GINA PARKINSON sets to digging and finds relief from the effort in seeing what is growing now, including an old favourite, the lovely winter jasmine

ISN’T digging a great occupation? From being a small child rushing excitedly on to the beach, bright plastic spade in hand, to being a rather older person itching to get the spade out of the garden shed and get muddy, I love it.

Last Sunday, the morning was mild and I continued levelling an emptied flowerbed ready to be sown with grass seed later in spring. It has been quite a task, from taking up the plants and temporarily depositing them in the veg garden at the end of the summer, to the odd hour spent since trying to clear the patch.

Such jobs are simple to plan but often prove more time-consuming than expected – double, triple or even quadruple the imagined span.

The bed has reached the trowel stage as we are into the archaeology part of levelling what was an established flower bed.

Snowdrops and other bulbs are beginning to come up and the gung-ho wielding of a spade is no longer appropriate. Now I am crouched over the earth, carefully teasing uneven mounds of soil from around delicate green shoots. Some have to be dug up en masse and relocated, but most are being left in situ, where they will eventually pop up through the lush lawn I can see in my mind’s eye.

It feels strange to have cleared this established bed. There were a few feelings of guilt about disturbing the plants and wildlife that had happily lived there. But the plants will eventually settle in the new border being created for them. The bugs and froglets have been given piles of leaves and garden debris to hide in nearby, as well as a magnificent log pile at the end of the garden.

The occasional wander about the garden to unbend cramped knees was necessary to relieve the resulting stiffness. It was good to see that while this bed is a little forlorn at present, elsewhere other plants are flowering regardless, including the lovely winter jasmine.

This has bloomed through the month and now that February is just about here, is beginning to lose that first fresh look. This plant is still worth a shout out, the lovely clear yellow flowers opening on bare stems for months whenever there is a mild spell of weather.

Foliage appears later and on a mature plant there will be a sporadic flurry of blooms, on and off, in late spring and into summer.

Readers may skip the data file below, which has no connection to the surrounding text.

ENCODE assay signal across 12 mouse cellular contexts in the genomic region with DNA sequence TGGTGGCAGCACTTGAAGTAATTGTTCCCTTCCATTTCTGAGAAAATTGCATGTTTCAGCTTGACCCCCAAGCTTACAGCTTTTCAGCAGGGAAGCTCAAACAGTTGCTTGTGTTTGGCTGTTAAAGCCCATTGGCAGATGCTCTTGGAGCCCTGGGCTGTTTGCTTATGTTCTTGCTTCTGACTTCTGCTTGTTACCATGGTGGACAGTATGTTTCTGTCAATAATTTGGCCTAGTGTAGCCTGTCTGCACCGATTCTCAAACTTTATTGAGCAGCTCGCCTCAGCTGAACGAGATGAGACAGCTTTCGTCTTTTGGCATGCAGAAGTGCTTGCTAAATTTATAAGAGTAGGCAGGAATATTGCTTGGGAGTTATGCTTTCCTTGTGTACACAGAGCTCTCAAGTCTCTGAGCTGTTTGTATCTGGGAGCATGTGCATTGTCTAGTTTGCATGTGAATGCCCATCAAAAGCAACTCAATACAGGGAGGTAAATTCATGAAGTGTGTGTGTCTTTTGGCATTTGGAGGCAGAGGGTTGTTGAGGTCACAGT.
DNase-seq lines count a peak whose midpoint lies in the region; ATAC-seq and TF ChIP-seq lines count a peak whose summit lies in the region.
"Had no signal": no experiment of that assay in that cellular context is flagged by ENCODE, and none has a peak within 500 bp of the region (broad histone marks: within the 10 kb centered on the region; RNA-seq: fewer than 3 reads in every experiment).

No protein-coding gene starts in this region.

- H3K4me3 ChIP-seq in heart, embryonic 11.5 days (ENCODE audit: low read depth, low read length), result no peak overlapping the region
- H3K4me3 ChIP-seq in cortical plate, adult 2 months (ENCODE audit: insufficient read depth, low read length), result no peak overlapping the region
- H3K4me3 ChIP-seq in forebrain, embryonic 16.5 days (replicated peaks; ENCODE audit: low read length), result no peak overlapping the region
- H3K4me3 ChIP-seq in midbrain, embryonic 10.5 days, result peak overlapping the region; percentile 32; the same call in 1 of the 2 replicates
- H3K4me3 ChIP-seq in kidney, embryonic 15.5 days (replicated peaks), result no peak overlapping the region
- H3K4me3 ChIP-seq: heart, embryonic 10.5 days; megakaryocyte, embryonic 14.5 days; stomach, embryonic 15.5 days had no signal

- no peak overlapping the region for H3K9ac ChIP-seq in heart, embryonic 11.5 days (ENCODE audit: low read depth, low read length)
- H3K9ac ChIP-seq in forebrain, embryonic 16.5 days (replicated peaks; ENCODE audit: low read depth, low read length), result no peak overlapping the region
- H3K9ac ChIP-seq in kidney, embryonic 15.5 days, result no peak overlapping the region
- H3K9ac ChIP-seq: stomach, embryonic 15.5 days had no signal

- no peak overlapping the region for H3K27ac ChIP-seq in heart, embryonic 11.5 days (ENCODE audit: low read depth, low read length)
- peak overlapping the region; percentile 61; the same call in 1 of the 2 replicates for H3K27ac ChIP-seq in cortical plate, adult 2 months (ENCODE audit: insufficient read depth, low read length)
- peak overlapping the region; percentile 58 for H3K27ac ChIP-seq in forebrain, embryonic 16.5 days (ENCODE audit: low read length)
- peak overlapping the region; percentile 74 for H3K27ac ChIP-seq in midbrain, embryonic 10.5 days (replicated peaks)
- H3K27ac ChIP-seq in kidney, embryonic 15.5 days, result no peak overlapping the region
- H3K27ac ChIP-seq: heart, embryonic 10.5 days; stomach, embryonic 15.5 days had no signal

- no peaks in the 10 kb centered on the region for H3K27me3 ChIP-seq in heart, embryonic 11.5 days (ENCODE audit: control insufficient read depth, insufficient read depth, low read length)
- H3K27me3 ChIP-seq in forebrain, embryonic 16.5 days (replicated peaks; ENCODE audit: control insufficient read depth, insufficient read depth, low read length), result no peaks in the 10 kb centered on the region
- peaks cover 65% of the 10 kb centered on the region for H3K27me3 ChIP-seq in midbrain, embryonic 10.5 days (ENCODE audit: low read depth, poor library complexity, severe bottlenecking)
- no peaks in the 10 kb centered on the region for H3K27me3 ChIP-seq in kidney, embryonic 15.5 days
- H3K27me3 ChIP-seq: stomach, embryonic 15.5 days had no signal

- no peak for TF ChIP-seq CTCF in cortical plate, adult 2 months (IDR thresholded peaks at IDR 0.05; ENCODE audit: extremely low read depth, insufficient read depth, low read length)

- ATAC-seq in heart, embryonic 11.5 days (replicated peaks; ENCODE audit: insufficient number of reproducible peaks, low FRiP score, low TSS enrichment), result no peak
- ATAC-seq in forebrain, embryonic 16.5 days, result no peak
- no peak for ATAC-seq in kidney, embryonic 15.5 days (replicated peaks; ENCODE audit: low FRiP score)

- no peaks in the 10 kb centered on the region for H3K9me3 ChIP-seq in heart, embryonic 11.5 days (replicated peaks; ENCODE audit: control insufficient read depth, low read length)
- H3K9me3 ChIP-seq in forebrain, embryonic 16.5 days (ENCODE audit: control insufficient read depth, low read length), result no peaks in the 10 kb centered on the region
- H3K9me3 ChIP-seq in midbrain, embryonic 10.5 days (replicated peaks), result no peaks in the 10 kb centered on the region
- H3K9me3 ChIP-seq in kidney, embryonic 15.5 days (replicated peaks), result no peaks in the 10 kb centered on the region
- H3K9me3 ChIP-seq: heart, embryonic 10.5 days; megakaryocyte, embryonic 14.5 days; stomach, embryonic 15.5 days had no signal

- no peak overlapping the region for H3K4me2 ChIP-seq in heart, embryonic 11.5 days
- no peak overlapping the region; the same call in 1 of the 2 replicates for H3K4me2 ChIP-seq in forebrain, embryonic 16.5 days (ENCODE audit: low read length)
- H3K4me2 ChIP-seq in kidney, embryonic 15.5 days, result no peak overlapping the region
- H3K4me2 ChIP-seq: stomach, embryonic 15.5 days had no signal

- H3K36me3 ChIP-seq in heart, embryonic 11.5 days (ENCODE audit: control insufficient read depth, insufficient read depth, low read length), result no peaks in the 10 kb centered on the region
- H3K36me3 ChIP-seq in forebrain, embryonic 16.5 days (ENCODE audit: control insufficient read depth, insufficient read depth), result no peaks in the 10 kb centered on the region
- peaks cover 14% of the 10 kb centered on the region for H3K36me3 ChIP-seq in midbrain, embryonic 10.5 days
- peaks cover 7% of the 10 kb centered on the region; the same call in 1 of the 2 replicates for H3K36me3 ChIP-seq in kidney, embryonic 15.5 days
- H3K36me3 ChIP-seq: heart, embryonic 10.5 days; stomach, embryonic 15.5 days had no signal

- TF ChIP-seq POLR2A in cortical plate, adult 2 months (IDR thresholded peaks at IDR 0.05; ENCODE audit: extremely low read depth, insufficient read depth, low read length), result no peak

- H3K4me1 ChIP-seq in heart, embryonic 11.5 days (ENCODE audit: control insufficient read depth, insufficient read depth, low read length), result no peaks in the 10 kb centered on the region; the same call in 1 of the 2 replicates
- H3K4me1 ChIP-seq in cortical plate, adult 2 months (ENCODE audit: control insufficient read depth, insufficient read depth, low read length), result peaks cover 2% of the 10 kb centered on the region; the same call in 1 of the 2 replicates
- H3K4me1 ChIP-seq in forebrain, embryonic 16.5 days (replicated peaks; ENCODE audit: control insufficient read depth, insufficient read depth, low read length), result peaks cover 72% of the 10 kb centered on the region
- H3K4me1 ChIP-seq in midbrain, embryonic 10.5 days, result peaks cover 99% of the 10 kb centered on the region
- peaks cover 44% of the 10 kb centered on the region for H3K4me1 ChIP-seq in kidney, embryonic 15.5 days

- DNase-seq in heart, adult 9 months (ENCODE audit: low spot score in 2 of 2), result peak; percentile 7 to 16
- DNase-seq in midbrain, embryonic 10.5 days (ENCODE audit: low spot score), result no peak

This shrub is best grown against a wall or fence, where its long stems can be tied to a support or grown through other shrubs. It can be trimmed after flowering by taking out branches that have borne the blooms. New stems will appear over the summer and can be loosely tied to their support, where they will carry the next lot of flowers.


Weekend catch-up

A MILD January day is perfect for getting to grips with the weeds that have continued to grace our gardens through winter.

With much of the soil bare of herbaceous perennials, evergreen baddies are easily spotted and relatively easy to pull out. We have a problem with wood avens in our garden. This spreads quickly if it isn’t kept under control with an annual cull.

This plant is a nuisance member of the otherwise ornamental Geum family, which includes such garden lovelies as Geum rivale and Geum reptans.

This one, however, is Geum urbanum with insignificantly small yellow flowers and a rosette of slightly rough-toothed leaves.

The foliage seems evergreen certainly in sheltered gardens, which is advantageous to the gardener as they can be identified and removed before the blooms appear.

The only problem at this time of year is their ability to grow among spring bulbs, so care needs to be taken when using a trowel to dislodge them. It’s worth the effort.

Like any persistent weed, if these plants aren’t regularly seen to they will soon overwhelm everything else in the garden.


Gardening TV and Radio


8am, BBC Radio Humberside, The Great Outdoors. With Blair Jacobs and Doug Stewart.

9am, BBC Radio York, Julia Lewis. Gardening related news and features from around North Yorkshire presented by Julia Lewis.

9am, BBC Radio Leeds, Tim Crowther and Joe Maiden.

2pm, BBC R4, Gardeners’ Question Time. A postbag edition from the University of Reading with Peter Gibbs.


3pm, BBC R4, Gardeners’ Question Time. Bob Flowerdew, Bunny Guinness and Matthew Wilson answer questions from gardening enthusiasts in West Scotland. Chaired by Eric Robson.

8pm, Sky1, Show Me Your Garden. From Scotland.

9pm, BBC2, The Big Allotment Challenge. The three remaining contestants compete in the grand final. They have to present cauliflowers and Cape gooseberries on the show bench, use carnations in a floral arch and make canapes and cocktails.